AUSTIN – The University of Texas System Board of Regents unanimously approved the appointment of Admiral William H. McRaven, currently commander of the United States Special Operations Command, as chancellor of The University of Texas System, effective Jan. 5, 2015.
Regents named McRaven sole finalist for the prestigious position at a meeting last month. By state law, regents must wait 21 days after naming a finalist before making an official appointment.
McRaven will succeed Chancellor Francisco G. Cigarroa, M.D., who will continue to serve as the System’s chief executive officer until January 2015. Cigarroa will return to UT Health Science Center at San Antonio, where he served as president for nearly a decade, to head the institution’s pediatric transplant program.
A four-star admiral, McRaven will retire from the U.S. Navy later this month, wrapping up a distinguished 37-year career. McRaven has garnered international respect for his strategic leadership, discipline, intellect and diplomacy. In his current role with U.S. Special Operations Command, he oversees a 67,000-person, $10 billion operation and plays one of the nation’s premier roles in keeping the country safe.
McRaven took the opportunity to thank the regents for selecting him as the UT System’s next chancellor during the board’s open session. He also expressed his gratitude to the Texas Legislature, UT alumni and others for their support and pledged to build a strong relationship with all those who care deeply about UT institutions.
“Great universities demand the best from their students, their faculty, their researchers and their administrators. Great universities not only teach — they educate, they build leaders, they create thinkers and doers — across every aspect of life,” McRaven said. “This university system should be known for producing tomorrow’s leaders in every field of endeavor.”
McRaven praised Cigarroa’s groundbreaking Framework for Advancing Excellence and called the tenets of the document “universal and timeless.” He emphasized the notion that teaching and scholarly research go hand in hand — both demanding an unwavering pursuit of excellence.
“He said we must never settle for mediocrity; instead we must follow a continued trajectory toward greatness,” McRaven said of Cigarroa’s Framework. “I like that term – greatness. When people around Texas, around the nation and around the world think of the UT System, greatness should be the first word that comes to mind.”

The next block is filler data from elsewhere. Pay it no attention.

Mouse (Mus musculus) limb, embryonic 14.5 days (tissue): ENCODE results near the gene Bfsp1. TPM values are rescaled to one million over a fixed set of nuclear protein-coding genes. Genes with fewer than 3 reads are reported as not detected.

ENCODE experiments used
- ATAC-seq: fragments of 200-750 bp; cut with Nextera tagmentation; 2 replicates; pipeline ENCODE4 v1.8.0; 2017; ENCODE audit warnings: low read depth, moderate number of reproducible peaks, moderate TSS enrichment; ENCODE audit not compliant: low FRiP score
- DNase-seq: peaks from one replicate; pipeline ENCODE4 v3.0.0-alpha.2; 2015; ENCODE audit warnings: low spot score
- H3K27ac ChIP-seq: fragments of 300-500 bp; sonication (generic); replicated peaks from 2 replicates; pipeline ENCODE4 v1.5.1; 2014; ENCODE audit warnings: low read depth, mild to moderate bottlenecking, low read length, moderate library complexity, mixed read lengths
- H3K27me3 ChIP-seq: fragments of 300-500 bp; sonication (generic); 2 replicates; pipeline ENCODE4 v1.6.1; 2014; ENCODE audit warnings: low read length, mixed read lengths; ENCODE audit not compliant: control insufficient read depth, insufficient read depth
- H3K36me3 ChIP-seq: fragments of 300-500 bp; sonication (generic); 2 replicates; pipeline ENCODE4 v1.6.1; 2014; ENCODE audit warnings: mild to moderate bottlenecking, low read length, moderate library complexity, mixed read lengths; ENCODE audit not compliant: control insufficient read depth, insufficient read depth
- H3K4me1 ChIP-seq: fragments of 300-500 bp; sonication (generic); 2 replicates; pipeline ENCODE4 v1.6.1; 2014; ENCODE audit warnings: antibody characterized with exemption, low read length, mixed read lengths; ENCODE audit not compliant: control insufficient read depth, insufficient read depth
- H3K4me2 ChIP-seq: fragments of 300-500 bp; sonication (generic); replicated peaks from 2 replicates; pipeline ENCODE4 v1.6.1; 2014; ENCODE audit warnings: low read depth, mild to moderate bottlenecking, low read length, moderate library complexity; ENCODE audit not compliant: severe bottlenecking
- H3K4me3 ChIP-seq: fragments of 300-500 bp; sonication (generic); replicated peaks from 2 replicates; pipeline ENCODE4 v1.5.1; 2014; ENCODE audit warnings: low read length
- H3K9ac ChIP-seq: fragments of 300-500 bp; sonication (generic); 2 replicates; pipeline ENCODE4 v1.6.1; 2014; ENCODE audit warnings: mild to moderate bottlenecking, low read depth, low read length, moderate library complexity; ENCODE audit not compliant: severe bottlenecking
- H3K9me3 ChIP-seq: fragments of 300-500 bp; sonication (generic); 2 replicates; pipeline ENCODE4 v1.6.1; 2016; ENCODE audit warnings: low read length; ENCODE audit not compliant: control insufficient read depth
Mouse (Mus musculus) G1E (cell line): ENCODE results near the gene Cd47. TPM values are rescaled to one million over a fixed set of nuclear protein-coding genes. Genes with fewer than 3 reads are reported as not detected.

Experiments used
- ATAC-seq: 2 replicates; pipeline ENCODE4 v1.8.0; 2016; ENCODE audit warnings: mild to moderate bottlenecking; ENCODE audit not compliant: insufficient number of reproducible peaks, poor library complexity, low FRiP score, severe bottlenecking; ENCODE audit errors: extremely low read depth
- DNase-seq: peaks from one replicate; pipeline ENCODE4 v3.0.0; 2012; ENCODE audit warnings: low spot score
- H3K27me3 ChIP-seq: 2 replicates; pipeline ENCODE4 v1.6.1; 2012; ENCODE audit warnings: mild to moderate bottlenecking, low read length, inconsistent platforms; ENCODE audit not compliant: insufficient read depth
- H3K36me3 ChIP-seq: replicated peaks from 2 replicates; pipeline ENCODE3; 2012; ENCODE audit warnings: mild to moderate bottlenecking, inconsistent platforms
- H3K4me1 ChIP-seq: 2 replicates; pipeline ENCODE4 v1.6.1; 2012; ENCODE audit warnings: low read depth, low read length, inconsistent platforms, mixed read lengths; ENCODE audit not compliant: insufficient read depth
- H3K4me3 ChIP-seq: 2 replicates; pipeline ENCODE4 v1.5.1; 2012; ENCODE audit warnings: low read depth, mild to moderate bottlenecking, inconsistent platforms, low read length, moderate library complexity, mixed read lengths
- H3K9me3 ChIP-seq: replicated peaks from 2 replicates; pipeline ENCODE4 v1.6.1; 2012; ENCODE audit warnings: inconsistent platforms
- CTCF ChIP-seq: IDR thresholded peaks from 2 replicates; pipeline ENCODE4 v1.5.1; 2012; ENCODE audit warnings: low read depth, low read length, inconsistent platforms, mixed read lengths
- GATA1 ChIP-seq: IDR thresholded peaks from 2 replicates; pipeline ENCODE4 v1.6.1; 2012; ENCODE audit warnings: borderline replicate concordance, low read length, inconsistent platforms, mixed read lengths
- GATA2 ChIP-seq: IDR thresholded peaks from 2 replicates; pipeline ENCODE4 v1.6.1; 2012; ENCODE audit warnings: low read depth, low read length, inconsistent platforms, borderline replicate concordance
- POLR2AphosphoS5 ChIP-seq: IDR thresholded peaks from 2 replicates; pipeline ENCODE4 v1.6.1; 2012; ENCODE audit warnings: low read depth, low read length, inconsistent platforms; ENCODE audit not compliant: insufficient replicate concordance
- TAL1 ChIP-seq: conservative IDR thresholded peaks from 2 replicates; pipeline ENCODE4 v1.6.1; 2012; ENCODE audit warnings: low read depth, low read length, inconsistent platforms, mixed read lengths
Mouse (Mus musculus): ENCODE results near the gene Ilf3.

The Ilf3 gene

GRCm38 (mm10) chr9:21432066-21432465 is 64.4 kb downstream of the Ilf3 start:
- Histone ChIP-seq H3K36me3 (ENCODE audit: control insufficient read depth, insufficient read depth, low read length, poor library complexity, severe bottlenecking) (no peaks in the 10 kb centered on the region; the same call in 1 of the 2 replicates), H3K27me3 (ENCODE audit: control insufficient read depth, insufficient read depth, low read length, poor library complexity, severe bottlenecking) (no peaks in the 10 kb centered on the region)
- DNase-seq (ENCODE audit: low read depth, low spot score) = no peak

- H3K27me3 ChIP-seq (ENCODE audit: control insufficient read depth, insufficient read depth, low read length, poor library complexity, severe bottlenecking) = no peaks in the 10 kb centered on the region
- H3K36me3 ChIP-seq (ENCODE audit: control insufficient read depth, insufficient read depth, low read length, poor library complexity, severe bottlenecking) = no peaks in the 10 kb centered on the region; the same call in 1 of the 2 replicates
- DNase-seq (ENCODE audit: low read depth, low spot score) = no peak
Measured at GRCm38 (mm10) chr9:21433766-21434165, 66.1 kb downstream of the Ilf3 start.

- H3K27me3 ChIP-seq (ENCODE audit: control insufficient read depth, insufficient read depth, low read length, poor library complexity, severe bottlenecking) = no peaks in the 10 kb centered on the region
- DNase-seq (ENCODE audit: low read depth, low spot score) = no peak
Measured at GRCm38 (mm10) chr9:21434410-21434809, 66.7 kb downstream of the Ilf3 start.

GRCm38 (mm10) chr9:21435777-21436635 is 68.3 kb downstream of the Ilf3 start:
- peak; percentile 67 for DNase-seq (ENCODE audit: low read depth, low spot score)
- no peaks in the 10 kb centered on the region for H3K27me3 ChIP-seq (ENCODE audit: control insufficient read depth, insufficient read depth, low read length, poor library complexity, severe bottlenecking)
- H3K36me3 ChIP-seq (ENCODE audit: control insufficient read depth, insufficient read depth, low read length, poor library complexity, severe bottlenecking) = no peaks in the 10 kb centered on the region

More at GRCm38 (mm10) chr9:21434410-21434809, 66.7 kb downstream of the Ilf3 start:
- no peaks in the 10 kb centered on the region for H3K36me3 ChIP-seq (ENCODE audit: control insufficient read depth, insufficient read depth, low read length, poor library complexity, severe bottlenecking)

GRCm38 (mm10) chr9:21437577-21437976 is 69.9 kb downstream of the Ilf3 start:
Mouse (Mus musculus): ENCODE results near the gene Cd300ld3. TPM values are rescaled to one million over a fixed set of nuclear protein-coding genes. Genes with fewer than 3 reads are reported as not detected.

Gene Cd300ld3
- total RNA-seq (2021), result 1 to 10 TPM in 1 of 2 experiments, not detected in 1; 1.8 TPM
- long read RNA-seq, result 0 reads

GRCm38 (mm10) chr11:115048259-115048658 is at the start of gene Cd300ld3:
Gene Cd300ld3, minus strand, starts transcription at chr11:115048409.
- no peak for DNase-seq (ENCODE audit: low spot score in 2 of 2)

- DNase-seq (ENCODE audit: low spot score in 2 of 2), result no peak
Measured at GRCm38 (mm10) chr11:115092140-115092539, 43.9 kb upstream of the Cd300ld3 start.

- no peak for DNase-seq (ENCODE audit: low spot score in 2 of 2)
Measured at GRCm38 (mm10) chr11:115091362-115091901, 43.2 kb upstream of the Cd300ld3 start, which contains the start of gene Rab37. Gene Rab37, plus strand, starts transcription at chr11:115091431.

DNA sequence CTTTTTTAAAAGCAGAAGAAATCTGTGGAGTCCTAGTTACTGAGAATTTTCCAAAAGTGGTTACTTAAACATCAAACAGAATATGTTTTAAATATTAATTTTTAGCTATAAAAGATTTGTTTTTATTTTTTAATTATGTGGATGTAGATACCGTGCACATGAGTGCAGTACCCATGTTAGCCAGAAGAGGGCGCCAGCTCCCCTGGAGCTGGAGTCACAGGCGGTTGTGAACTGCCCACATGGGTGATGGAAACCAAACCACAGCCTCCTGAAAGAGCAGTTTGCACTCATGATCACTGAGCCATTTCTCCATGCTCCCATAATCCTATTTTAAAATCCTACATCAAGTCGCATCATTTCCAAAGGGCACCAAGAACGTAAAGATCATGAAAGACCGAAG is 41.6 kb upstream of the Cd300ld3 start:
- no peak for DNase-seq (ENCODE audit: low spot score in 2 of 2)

Regents Chairman Paul Foster said he and his fellow board members are honored that McRaven has accepted the position to lead the UT System, choosing a role that continues to serve the public good after decades of service to his country. Foster and Vice Chairmen Steve Hicks and Gene Powell made up the search committee that recommended McRaven to the full board.
“We are honored that Adm. McRaven has chosen The University of Texas System as the next step in an impressive career and we are thrilled to welcome this distinguished UT alumnus back home,” Foster said. “Adm. McRaven is the consummate leader, a champion of freedom and a true diplomat. I know my fellow regents share my view that the future is boundless for the UT System and we believe we have found the right person to lead us in the ambitious endeavors already under way and those yet to come.”
Educating students, providing care for patients, conducting groundbreaking research and serving the needs of Texans and the nation for more than 130 years, The University of Texas System is one of the largest public university systems in the United States, with nine academic universities, six health institutions and a fall 2013 enrollment of more than 213,000. The UT System confers more than one-third of the state’s undergraduate degrees, educates two-thirds of the state’s health care professionals annually and accounts for almost 70 percent of all research funds awarded to public universities in Texas. The UT System has an annual operating budget of $14.6 billion (FY 2014) including $3 billion in sponsored programs funded by federal, state, local and private sources. With about 90,000 employees, the UT System is one of the largest employers in the state.
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